Cape Reinga


At the not quite northernmost point of New Zealand is Cape Reinga, a peninsula on a peninsula, bordered by crashing waves and fantastic cliffs. We arrived early in the morning, not quite early enough for sunrise, but early enough to be one of only four or so people there. At Reinga there is only a little bit of hill climbing to be done, mostly to see a wider view and to get back to the parking lot. The rest can be accomplished at a slow, meditative walk from the entrance out to the lighthouse.


The cape is a holy site for the Maori, who believe it to be where the spirits of the dead fly off the island and continue on to the underworld. New Zealand may have issues with cultural relations, but at least from our visitor’s perspective, the government seems to have done a lot right with the monument at the cape. The original gate and toilets were too close to the cape and local Maori complained. The NZ government moved the gate further out and extended the walkway to what is there today. The signs along the route are as educational as they are plentiful. Each one tells a Maori story or describes the local flora and fauna. The signs are made out of wood and rusted metal, designed to be unobtrusive to the area.


Even the entrance plays a deep and sorrowful wind-ensemble style piece when you walk through it. Initially my impression was that it was slightly corny, but it fits the place and sets the walk to the water off on the right note. For us it changed the experience from simple sightseeing to conscious appreciation of a different culture, and we hope it does the same for others.


When you reach the lighthouse at the literal end of the road, you can see, far off in the distance, a small outcropping with a gnarled tree growing out the side. This is an eight hundred year old pohutukawa tree which, in Maori folklore, the spirits of the dead grab in order to leap into the ocean and continue their journey.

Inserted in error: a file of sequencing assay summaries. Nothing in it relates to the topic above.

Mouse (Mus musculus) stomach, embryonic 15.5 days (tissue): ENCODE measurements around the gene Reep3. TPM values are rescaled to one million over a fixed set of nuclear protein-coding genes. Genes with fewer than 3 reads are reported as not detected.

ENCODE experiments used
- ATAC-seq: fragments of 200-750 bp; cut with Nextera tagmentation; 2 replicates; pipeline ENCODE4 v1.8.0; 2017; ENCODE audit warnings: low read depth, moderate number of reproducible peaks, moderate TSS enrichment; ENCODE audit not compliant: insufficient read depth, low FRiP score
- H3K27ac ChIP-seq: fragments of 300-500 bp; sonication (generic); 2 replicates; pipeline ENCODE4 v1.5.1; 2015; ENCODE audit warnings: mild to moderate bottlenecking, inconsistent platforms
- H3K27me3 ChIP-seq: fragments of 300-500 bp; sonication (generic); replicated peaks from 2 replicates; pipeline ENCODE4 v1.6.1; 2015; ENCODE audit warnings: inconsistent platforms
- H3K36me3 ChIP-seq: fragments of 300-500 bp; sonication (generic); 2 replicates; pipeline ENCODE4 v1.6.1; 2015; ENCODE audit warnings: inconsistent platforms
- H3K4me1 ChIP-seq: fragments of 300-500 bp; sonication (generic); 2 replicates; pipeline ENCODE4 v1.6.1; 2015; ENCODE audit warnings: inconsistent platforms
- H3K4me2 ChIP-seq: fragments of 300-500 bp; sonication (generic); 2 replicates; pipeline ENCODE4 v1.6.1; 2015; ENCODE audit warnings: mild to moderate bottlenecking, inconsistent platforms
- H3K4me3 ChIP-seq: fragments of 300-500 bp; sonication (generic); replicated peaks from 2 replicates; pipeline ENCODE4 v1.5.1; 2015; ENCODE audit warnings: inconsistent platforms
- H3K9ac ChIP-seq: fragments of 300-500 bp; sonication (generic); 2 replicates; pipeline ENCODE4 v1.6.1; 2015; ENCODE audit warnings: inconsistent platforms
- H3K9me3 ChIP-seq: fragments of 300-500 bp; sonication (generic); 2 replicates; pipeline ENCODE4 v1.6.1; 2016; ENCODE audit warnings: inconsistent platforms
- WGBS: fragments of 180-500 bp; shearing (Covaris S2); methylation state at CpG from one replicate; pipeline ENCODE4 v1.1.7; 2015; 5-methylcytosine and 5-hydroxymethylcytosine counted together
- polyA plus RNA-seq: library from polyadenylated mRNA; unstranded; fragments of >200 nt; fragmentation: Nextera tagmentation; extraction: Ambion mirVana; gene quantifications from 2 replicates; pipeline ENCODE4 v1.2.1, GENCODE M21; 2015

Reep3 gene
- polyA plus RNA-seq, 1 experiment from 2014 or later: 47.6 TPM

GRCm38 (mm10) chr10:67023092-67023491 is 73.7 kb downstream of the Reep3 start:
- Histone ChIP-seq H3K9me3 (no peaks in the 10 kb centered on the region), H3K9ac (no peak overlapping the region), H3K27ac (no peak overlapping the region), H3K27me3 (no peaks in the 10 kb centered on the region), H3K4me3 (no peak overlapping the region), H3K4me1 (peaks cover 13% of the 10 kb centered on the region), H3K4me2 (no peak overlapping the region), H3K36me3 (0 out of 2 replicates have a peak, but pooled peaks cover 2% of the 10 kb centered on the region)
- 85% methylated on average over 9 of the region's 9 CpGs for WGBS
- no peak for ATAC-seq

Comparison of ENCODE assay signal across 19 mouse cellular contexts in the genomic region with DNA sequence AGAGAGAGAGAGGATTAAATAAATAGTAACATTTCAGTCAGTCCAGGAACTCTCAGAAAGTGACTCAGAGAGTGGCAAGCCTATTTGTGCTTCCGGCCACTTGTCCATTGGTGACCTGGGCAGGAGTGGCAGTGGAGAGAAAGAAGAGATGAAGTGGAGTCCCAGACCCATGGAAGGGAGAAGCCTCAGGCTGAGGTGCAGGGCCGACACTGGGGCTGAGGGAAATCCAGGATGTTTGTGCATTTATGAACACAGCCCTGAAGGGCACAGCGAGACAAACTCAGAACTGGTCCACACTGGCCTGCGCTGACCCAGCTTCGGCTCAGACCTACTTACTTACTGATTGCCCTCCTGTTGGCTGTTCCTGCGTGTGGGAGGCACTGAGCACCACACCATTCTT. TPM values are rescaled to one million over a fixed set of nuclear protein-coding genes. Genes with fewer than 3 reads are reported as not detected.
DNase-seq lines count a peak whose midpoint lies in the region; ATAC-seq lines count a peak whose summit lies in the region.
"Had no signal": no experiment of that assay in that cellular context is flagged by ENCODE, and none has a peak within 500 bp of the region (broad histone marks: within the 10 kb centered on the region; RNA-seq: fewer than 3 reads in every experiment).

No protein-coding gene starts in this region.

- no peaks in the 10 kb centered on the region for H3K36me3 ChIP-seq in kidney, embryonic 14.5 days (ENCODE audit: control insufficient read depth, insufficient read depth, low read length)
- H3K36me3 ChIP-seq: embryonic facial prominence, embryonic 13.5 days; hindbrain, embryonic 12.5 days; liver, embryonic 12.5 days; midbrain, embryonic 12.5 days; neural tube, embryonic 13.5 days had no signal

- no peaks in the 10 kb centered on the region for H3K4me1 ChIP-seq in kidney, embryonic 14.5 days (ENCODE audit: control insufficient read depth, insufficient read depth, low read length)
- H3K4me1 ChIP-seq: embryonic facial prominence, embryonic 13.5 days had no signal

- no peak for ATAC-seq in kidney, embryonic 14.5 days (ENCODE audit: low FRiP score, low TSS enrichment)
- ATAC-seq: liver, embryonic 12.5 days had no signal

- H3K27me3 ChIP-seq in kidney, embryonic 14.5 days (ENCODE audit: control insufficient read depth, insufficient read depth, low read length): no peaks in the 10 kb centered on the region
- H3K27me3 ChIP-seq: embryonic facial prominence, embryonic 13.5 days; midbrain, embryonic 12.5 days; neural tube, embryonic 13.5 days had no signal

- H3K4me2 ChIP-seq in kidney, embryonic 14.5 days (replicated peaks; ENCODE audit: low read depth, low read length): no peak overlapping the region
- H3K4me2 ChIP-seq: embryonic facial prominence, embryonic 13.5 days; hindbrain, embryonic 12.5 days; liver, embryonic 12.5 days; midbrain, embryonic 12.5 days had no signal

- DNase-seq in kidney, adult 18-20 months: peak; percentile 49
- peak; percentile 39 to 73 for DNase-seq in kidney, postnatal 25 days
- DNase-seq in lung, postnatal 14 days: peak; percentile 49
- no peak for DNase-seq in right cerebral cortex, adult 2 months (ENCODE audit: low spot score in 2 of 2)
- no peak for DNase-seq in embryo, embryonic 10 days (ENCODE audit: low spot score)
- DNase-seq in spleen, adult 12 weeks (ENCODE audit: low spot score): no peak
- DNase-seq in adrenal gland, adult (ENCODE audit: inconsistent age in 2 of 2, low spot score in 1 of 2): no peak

It’s quite a sight to see it growing out there, entirely alone and seemingly unsupported. With the surrounding crystal-blue waves it’s an experience of beauty and contrast, the seemingly eternal cliffs battered by the turbulent waves. On a clear day they say you can see even as far out as a set of small islands off the coast. We saw only hints of their shadows through the fog, and that we may have imagined.


Taking the road back to the main Northland is a continuation in the beauty of nature. Here stand windswept trees to greet you, on hills overlooking rolling green hills stretching out to forever. One the western side of the road, past the grass lies the ocean, on our foggy day a dull gray in contrast to the turquoise to the north. The road is long and mostly lonely, but well worth the drive out and back.

A small cluster of trees by the road. Together they hold fast against the wind.
A view across the rolling hills, each one further obscured by fog.
A view of an outcropping to the west, the edge of a beach visible to the left.
Sand encroaches on grass where they meet at the ocean’s edge. The sheep seem unconcerned.

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